Texas Tech’s season opener against Houston Baptist left a lot to be desired. On the defensive side of the ball, the secondary was torched repeatedly, allowing big plays that kept Houston Baptist in the game until the bitter end. On the offensive side of the ball, things were a little bit more hit or miss for the Red Raiders. At times they looked explosive and efficient. At others, they seemed to stall out and remained unable to pull away. So what gives? How does one explain that?
After the loss to Arizona last year in which the offense struggled, Matt Wells mentioned a statistic that has stuck with me ever since. He said his and offensive coordinator David Yost’s offense at Utah State scored on 89 percent of drives where they picked up at least three first downs.
It’s intuitive to think that if you’ve already picked up at least 30 yards on a drive, at a minimum you’re closing in on field goal range in most cases. Coaches I’ve played for in the past stressed the importance of getting two first downs on a drive. The thought process being: even if you don’t score, you flip the field position and give the defense a chance to rest up.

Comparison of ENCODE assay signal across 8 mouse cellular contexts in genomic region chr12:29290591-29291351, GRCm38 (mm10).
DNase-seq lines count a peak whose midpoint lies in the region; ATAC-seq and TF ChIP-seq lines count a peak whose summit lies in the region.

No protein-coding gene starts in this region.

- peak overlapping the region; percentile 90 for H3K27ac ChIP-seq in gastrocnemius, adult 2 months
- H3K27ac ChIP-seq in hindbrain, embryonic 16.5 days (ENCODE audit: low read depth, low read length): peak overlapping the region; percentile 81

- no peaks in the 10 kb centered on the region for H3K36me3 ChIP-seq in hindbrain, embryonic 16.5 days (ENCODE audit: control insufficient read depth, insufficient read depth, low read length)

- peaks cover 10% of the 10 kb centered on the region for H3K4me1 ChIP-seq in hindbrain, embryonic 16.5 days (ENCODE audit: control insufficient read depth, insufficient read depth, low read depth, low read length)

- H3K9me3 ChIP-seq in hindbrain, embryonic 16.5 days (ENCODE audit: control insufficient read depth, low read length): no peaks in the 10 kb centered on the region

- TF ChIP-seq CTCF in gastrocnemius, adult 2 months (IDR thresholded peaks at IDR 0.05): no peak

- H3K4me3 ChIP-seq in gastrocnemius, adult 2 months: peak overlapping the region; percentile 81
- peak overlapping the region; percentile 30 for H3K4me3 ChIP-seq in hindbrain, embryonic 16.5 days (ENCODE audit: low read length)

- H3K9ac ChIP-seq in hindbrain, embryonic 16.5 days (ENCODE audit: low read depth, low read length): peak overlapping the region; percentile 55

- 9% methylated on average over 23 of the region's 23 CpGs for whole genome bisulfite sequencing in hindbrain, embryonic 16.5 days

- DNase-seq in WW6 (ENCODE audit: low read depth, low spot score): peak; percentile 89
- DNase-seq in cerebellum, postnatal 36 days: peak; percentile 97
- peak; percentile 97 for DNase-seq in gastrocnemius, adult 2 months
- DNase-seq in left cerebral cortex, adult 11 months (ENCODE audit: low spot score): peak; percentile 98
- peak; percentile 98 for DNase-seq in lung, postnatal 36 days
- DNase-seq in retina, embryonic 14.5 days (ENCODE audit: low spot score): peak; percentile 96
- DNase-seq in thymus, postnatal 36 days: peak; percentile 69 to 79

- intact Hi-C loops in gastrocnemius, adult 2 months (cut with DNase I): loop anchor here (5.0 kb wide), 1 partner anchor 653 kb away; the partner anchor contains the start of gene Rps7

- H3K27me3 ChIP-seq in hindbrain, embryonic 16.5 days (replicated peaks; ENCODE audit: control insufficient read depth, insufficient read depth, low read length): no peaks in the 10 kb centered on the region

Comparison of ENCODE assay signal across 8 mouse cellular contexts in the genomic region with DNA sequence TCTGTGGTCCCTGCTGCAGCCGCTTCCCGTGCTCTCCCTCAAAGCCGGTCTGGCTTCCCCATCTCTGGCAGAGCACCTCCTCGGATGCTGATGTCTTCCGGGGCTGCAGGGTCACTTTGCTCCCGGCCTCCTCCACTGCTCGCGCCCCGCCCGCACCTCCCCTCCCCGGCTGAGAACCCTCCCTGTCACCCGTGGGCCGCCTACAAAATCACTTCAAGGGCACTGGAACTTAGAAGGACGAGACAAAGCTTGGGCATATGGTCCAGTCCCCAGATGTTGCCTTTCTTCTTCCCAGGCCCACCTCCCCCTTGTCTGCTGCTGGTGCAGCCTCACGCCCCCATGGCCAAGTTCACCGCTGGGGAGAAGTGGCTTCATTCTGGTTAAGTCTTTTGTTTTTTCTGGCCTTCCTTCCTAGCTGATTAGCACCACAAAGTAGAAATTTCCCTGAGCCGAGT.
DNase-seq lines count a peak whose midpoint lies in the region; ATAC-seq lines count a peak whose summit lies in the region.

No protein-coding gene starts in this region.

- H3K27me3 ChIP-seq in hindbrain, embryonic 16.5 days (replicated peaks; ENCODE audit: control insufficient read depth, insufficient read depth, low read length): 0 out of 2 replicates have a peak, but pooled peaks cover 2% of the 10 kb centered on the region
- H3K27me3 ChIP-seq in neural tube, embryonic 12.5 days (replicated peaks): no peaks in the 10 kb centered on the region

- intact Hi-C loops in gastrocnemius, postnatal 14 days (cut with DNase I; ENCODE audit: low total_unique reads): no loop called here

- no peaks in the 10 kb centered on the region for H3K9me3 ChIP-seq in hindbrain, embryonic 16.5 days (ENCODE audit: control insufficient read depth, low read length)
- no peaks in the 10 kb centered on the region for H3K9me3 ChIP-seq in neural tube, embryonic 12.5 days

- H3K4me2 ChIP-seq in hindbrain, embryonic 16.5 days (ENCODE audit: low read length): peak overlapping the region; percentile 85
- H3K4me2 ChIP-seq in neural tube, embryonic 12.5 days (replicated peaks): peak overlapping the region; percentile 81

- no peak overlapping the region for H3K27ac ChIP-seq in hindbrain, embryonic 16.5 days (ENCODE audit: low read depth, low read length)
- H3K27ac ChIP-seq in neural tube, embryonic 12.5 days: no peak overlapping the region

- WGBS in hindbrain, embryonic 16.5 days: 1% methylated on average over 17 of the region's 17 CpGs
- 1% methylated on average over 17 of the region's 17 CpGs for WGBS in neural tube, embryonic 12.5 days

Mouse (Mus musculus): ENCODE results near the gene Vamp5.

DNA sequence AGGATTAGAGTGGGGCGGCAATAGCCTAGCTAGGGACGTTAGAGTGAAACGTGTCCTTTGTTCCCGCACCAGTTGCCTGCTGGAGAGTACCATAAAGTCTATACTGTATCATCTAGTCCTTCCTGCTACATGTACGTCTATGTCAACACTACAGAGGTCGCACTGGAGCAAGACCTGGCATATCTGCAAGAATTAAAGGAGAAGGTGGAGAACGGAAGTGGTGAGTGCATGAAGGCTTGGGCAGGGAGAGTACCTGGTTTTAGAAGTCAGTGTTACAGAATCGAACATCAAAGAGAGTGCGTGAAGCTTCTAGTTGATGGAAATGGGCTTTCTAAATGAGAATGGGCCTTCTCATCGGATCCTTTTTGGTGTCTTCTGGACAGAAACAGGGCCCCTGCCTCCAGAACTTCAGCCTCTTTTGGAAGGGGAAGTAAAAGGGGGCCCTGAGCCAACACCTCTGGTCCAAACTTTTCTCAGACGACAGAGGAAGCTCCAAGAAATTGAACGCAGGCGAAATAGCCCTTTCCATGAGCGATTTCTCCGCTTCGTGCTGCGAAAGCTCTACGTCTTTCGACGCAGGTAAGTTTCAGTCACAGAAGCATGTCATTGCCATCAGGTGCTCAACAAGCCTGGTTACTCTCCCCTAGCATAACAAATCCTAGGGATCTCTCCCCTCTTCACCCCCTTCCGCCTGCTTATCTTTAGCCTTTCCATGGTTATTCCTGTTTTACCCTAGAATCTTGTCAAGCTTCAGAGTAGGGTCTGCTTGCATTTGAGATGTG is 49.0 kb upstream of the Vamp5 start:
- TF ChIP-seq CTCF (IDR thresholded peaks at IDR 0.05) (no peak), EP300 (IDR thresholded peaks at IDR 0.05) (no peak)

So how did Texas Tech’s offensive drives shape up last Saturday through the lens of getting three first downs?
On eight drives, Texas Tech picked up at least three first downs. The results were all five touchdowns scored by the Red Raiders, a punt, a turnover on downs, and the successful four minute drill at the end of the game to run out the clock. The drive that resulted in a punt started at Texas Tech’s own 1-yard line, and ended with a McNamara punt downed at the Houston Baptist 12-yard line. No points were scored, but flipping the field position by 87 yards isn’t a bad drive at all. The turnover on downs was the quarterback sneak that came up short in the fourth quarter, where Tech could have easily taken the points by kicking the field goal.
On four drives, Texas Tech failed to pick up at least three first downs. How did those go? Interception that gave Houston Baptist great field position, three-and-out, three-and-out, and a drive where two first downs were earned and McNamara punted into the end zone for a touchback.
I omitted Texas Tech kneeling out the clock in the first half from these drive summaries.
It’s clear that this offense relies on tempo and rhythm to get going. Furthermore, sustaining drives eats up time of possession, which can be incredibly advantageous when opposing offenses are as potent as many in the Big 12 are (or as potent as HBU’s was two Saturdays ago).
I’m going to stop well short of predicting an upset against Texas on Saturday. But if I slip into a coma before the game and wake up to find out we won, I’ll bet you a pretty penny if you showed me the box score that Texas Tech will have a vast majority of drives end in three or more first downs. There appears to be a pretty wide gap between the results of drives that earn three first downs and those that don’t. I’ll continue to be fixated on this stat throughout the season.